Neural circuit basis of computation and behaviour2020.05.29 | MITT
Neural circuit basis of computation and behaviour
MOVED to 9-27 November 2020, Bordeaux School of Neuroscience, France
Applications are open
Deadline: 27 July 2020 (23:59 CEST)
Due to the recent developments of the COVID-19 crisis,
this course has been moved by one week to 9-27 November 2020.
Previous dates: 2-22 November 2020
How does the activity of neural circuits govern information processing, enable memory formation, and give rise to behaviour? Tackling these questions is one of the great challenges in current neuroscience. To make progress, quantitative studies of both structure and function of neural circuits are required, which these days have become feasible with a collection of new and broad methods. Neural circuit research bridges the molecular-cellular level to the levels of large-scale brain operation and animal behaviour and thus promises to reveal principles of spatiotemporal circuit dynamics that underlie specific brain states and behaviours. The relevance and role of specific cell types and of local as well as long-range circuit motifs need to be understood. This course aims to bring students up-to-date with the most recent developments in this exciting and fundamental field of neuroscience research. The focus will be on the advanced experimental approaches that are available today for the dissection of neural circuit connectivity and activity in various animal models (mouse, fly, zebrafish).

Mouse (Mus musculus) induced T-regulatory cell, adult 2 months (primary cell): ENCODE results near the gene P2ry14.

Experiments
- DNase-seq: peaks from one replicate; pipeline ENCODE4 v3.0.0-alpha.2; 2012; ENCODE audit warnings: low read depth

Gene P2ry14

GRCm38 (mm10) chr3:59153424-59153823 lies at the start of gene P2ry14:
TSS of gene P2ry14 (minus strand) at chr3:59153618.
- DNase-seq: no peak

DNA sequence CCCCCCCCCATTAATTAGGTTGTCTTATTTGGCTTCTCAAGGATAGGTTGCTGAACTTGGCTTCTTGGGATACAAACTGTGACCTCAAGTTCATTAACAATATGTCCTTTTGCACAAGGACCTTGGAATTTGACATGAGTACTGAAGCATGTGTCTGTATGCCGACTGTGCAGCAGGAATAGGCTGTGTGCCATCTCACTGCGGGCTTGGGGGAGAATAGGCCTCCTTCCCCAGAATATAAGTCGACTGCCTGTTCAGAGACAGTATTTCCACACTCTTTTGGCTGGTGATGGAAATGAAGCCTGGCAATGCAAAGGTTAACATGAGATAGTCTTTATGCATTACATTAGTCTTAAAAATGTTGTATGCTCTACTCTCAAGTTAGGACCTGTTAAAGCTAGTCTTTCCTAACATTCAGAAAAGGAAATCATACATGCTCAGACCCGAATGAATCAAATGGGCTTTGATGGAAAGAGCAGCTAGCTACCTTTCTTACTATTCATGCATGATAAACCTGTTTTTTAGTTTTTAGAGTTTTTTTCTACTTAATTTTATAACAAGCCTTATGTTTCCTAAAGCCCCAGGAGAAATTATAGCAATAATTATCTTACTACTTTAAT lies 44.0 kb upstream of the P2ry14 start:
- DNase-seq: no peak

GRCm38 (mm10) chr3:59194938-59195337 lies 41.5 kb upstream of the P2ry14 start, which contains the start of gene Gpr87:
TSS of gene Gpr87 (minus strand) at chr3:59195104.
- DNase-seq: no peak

The Cajal course is an intensive three-week course that guides participants through the theory and practice of state-of-the-art methods for addressing pertinent questions in this field of research. This course will teach the latest technological advances in optical, electrophysiological, genetic, viral tracing, anatomical, and optogenetic approaches for the study of neural circuits. Students will learn the current state of knowledge of how neural circuits are organized, especially in the mammalian mouse brain, and how information can be processed in biological circuits through population-based activity patterns. The faculty will consist of international experts in their respective fields, discussing fundamental concepts and their own research, introducing methods relevant for neural circuit research, and providing hands-on projects. Students will perform experimental projects to apply these methods to scientific problems, they will learn how to analyse acquired data, and they will discuss strengths and limitations of the various techniques. The course is designed for PhD students, postdoctoral researchers, and early-stage group leaders, and is aimed at providing them with an enhanced tool set for addressing their current and future research questions.